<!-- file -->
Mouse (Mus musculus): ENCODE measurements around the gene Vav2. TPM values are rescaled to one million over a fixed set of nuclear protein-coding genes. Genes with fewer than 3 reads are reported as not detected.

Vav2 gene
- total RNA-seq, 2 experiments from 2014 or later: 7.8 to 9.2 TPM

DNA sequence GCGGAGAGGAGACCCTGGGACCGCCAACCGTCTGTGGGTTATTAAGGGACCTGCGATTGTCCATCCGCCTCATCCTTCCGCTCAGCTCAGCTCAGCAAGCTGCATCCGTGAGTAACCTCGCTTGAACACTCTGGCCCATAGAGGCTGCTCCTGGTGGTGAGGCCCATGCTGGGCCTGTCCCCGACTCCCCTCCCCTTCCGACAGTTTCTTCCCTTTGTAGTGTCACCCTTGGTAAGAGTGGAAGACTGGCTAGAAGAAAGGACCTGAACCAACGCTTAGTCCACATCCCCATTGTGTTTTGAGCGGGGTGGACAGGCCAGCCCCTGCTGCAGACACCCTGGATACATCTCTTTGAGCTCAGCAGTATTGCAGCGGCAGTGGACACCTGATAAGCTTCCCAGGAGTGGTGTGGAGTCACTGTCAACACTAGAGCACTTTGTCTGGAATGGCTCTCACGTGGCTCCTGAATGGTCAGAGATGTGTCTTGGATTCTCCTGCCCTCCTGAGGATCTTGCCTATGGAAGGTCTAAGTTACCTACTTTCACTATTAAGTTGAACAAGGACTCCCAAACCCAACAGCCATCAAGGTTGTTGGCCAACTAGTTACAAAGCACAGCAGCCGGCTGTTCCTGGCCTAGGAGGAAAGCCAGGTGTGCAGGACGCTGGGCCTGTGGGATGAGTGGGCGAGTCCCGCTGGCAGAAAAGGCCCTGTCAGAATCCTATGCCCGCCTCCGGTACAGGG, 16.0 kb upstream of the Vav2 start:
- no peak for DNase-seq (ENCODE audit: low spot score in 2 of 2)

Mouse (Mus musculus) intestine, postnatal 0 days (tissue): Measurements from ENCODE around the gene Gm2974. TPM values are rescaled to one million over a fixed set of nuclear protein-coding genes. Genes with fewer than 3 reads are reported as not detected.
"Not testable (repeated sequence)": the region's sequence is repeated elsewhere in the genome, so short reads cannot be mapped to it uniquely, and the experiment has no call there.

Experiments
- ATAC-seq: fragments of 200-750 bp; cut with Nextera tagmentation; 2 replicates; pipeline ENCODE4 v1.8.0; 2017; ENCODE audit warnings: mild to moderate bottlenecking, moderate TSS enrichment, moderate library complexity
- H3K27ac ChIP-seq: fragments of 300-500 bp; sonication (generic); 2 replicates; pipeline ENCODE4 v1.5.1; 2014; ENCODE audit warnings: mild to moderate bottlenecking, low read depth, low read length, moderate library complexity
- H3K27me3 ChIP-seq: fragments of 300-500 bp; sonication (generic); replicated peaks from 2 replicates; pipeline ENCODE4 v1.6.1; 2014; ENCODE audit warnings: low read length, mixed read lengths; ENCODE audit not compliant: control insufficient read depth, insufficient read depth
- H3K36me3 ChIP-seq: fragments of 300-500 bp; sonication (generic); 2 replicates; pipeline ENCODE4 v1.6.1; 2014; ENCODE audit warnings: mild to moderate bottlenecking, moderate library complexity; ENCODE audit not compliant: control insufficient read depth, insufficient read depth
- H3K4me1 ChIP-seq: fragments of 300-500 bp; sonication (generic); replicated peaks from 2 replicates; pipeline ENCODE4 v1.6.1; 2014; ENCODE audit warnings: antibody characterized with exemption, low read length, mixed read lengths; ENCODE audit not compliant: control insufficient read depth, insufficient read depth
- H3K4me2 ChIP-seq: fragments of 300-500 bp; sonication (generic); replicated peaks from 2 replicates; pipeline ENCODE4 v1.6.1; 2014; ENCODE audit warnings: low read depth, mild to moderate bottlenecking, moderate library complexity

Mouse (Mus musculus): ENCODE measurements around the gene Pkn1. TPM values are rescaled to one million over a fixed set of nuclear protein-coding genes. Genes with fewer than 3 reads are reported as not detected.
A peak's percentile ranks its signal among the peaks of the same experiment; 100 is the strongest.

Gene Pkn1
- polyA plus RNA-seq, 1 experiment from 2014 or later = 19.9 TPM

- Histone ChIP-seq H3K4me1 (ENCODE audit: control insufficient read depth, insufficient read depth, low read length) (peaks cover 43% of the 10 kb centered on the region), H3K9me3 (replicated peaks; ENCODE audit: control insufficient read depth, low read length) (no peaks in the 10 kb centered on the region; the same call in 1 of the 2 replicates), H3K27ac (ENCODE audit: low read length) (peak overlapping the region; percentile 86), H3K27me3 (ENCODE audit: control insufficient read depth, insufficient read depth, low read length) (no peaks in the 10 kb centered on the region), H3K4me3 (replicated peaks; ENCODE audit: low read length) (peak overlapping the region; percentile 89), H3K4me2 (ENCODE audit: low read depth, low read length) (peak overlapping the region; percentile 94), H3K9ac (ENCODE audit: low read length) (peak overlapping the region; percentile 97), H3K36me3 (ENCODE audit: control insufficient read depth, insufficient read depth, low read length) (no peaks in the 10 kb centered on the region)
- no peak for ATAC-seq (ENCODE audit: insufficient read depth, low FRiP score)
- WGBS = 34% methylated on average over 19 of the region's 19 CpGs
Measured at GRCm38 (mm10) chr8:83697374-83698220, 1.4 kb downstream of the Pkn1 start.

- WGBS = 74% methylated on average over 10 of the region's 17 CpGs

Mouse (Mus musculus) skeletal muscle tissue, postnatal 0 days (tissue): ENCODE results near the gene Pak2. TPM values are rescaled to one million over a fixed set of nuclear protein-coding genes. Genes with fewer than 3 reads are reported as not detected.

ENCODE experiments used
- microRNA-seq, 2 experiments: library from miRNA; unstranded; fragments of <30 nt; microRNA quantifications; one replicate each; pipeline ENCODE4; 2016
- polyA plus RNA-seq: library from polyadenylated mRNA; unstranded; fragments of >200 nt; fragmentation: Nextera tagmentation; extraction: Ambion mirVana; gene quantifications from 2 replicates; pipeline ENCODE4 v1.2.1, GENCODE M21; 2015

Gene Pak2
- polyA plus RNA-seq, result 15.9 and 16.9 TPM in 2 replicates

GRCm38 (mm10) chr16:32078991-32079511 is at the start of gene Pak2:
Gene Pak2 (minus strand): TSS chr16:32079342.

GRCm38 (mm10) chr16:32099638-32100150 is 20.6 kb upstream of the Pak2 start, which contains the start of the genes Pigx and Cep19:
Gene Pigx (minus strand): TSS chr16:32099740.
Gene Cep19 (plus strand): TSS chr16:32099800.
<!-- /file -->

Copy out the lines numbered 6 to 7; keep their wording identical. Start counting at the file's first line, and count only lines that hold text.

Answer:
Mouse (Mus musculus) intestine, postnatal 0 days (tissue): Measurements from ENCODE around the gene Gm2974. TPM values are rescaled to one million over a fixed set of nuclear protein-coding genes. Genes with fewer than 3 reads are reported as not detected.
"Not testable (repeated sequence)": the region's sequence is repeated elsewhere in the genome, so short reads cannot be mapped to it uniquely, and the experiment has no call there.